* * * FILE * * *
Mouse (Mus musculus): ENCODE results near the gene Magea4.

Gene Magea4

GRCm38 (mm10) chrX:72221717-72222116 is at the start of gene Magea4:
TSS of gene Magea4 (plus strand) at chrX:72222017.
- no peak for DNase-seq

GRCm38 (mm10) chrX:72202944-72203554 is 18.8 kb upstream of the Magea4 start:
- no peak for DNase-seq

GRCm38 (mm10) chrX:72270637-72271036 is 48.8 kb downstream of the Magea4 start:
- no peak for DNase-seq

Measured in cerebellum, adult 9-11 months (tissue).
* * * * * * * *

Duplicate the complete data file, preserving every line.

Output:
Mouse (Mus musculus): ENCODE results near the gene Magea4.

Gene Magea4

GRCm38 (mm10) chrX:72221717-72222116 is at the start of gene Magea4:
TSS of gene Magea4 (plus strand) at chrX:72222017.
- no peak for DNase-seq

GRCm38 (mm10) chrX:72202944-72203554 is 18.8 kb upstream of the Magea4 start:
- no peak for DNase-seq

GRCm38 (mm10) chrX:72270637-72271036 is 48.8 kb downstream of the Magea4 start:
- no peak for DNase-seq

Measured in cerebellum, adult 9-11 months (tissue).